No commentator has better understood Ed Dorn, and the prophetic nature of his Turbine, than t thilleman in his new poem; perhaps because it took a poet of grand scale to comprehend Dorn’s iconoclastic work, and only T’s line so far has had the authority to resist falling into either idolatry of the master, or the usual trap of mimicry. thilleman is a heady theorizer, but fastidious to construct the theoretical always just ahead of the line, so that his poem never side tracks or runs aground. thilleman’s contextualization sends us backward in order to go forward: back to Dorn’s visionary text of late-stage capitalism—to gain speed—then fast forward into nothing short of the future of poetry writing. Dorn readers and scholars, and tt fans, will be clocking this book for years.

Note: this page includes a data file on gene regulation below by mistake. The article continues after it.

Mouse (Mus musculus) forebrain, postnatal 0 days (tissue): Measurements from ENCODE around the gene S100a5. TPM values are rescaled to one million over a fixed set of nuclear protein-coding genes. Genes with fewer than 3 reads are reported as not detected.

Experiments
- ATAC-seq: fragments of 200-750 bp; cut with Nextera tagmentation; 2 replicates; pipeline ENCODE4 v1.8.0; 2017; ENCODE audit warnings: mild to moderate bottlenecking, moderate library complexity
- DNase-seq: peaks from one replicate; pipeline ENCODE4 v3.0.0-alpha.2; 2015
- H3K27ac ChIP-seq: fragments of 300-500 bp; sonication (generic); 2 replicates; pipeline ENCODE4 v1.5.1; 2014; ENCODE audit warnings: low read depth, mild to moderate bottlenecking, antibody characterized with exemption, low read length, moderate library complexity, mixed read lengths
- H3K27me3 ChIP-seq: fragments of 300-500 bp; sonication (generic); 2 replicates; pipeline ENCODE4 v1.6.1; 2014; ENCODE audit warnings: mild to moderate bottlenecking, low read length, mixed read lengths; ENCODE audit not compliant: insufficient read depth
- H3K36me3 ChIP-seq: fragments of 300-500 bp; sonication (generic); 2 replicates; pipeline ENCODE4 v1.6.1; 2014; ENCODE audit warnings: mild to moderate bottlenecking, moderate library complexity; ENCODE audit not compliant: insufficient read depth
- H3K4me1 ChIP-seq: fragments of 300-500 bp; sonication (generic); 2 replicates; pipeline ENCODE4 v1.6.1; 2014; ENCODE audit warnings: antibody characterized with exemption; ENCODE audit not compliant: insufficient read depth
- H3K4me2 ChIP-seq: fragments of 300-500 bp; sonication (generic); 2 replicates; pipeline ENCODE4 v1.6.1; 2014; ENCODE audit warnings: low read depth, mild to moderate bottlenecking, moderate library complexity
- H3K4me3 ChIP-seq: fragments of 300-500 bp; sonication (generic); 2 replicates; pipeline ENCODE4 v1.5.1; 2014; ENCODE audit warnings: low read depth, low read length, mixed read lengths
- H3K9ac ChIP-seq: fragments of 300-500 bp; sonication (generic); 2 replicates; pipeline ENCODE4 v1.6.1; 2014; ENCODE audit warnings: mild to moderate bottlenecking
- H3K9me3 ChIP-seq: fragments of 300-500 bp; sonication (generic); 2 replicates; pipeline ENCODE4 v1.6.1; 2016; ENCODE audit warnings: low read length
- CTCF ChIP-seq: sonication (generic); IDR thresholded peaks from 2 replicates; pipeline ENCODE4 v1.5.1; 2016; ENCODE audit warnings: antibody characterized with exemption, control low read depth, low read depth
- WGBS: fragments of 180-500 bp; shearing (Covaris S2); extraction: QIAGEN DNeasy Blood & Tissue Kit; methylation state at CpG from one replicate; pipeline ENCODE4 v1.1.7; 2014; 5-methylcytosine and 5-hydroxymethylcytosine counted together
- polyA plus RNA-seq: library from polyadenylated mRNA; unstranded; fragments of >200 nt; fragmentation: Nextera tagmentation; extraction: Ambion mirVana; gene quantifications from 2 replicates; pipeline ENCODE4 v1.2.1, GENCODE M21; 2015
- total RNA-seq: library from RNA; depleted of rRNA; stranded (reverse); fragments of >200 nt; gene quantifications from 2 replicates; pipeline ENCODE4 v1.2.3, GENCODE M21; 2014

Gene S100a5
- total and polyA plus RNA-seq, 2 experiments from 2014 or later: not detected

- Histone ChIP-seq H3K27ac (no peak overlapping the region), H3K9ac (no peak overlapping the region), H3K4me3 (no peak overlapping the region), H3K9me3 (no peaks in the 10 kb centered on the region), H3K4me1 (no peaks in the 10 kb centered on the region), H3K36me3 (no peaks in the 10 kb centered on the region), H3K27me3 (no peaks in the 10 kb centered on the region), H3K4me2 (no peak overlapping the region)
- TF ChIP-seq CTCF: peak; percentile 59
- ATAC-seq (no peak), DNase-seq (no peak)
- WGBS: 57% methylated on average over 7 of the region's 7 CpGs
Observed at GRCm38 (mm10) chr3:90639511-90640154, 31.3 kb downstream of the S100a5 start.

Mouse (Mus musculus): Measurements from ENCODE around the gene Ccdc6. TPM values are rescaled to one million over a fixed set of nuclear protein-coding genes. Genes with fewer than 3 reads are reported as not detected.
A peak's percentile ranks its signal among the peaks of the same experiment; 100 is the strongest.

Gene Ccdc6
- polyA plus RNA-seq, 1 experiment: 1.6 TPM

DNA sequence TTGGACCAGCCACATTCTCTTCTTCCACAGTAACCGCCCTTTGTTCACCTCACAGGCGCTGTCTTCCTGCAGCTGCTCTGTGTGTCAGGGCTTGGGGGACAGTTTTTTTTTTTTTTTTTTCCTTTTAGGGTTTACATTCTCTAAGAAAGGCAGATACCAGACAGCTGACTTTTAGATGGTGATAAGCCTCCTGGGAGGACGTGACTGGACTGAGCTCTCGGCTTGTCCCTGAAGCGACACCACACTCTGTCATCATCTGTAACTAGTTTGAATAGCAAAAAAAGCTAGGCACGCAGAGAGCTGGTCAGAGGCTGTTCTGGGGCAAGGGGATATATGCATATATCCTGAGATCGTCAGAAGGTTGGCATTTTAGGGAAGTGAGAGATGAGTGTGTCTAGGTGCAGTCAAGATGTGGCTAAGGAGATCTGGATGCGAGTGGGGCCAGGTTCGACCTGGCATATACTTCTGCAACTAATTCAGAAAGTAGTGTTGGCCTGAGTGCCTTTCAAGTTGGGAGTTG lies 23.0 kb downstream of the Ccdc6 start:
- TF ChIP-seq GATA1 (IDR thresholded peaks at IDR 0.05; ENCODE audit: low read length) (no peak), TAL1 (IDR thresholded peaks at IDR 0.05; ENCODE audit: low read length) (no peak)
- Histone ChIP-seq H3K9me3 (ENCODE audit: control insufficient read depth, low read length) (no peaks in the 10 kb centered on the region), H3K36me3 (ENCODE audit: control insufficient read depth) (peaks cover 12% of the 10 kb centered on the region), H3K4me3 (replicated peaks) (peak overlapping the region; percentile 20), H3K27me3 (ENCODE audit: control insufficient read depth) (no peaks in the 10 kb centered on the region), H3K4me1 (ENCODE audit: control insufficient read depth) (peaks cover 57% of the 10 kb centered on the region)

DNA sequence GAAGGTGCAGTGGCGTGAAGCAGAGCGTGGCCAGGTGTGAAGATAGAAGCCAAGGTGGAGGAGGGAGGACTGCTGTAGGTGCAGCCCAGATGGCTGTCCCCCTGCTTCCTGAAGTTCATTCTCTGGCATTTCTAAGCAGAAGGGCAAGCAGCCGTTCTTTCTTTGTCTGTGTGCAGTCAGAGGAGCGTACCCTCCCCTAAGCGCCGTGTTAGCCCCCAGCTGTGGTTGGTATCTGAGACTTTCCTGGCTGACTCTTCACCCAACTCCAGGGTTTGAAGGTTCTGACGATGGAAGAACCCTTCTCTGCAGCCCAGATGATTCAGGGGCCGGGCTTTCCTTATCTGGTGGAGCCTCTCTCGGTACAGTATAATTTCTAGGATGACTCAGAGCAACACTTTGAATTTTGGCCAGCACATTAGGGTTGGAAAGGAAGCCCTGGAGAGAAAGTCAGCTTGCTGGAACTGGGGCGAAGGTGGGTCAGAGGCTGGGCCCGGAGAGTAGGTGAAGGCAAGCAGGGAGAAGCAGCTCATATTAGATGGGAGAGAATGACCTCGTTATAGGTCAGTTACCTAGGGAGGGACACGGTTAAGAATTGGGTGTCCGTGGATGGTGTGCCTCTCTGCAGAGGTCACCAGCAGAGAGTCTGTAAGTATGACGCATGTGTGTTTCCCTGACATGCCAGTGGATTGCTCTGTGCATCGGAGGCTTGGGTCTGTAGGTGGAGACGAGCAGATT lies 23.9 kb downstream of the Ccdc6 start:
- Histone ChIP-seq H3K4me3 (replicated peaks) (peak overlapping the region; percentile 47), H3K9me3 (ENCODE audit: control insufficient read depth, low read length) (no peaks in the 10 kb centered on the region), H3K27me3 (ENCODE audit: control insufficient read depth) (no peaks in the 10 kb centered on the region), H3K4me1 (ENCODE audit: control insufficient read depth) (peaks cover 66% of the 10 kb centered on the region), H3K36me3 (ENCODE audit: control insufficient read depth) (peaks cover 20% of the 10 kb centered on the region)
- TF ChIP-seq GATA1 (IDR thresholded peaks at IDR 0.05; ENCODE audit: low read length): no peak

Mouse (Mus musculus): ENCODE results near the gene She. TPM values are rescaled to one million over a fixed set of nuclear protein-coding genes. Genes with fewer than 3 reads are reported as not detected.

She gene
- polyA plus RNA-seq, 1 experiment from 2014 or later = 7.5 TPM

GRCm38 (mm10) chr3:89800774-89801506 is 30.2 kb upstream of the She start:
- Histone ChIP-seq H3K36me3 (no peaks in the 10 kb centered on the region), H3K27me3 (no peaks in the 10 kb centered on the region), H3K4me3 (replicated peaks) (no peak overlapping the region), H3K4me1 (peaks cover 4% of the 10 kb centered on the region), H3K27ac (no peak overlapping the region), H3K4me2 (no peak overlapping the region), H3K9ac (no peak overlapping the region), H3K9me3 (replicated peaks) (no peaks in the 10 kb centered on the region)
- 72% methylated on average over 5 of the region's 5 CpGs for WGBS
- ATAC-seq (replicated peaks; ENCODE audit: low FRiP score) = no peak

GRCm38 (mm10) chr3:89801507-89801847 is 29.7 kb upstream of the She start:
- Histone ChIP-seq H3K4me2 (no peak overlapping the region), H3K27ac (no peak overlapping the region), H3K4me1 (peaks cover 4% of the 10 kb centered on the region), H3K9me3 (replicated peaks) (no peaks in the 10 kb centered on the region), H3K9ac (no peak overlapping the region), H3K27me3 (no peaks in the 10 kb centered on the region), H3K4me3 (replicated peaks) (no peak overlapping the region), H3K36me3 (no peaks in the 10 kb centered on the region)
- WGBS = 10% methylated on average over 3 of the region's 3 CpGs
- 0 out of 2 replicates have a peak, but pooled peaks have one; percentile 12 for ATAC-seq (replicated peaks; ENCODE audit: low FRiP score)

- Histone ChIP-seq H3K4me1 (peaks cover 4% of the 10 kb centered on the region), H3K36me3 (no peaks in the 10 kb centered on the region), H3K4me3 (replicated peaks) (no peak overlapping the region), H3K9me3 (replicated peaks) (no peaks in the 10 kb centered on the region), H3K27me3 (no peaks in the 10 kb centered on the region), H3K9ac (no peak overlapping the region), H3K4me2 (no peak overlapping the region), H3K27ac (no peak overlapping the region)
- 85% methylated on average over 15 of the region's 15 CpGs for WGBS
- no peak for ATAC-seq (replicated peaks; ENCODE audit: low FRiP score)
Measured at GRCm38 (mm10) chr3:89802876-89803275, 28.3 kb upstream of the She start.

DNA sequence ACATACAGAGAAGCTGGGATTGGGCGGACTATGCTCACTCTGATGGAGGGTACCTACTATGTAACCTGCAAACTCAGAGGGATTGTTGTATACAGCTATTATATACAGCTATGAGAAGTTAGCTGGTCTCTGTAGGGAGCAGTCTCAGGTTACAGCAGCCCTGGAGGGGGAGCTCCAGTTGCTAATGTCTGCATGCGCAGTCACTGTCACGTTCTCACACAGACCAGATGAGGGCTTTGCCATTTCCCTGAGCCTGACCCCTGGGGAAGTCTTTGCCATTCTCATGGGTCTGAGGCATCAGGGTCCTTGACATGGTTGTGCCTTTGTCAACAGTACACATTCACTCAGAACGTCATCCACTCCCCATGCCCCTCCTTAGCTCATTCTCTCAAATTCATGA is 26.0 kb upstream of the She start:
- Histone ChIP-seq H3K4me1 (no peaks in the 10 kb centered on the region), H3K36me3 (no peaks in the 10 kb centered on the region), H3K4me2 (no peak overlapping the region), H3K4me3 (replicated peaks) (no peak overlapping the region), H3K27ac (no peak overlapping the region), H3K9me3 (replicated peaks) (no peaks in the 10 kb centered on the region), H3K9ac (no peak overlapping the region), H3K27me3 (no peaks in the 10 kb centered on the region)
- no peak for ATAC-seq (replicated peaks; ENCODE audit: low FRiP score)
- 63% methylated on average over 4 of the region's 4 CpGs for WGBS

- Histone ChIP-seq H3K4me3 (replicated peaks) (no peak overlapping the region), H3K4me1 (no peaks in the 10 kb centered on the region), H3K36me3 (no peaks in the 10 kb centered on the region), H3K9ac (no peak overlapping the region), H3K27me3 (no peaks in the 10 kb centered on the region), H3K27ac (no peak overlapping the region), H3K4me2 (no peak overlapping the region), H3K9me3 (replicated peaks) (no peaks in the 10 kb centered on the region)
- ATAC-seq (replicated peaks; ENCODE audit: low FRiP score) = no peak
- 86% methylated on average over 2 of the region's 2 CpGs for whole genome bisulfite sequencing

t thilleman's highwire coming-of-age memoir is the unfiltered record of the heaviness and lightness of being, the poetics of everything. At the source of it all are the guiding spirits: Olson, Duncan, Jung, among them, but all told, after all the words, there's the thing that isn't there and that's what it's about for him, like a quest legend, how deep can you go? This is tt's tell-all masterpiece convoluted, inflammatory, beyond the pale, down to earth, a glow in the dark puzzle, a promissory note to the future, a lasting trace.
Not since Susan Sontag’s debut with The Benefactor has a first novel been so convincing. Welcome to a powerful new voice!
Gowanus is at times hilarious and at others edifying, slyly taking on complicated questions of art and religion—buried as they are in Knudsen's rambling bluster.
Jonathon Messinger, Time Out Chicago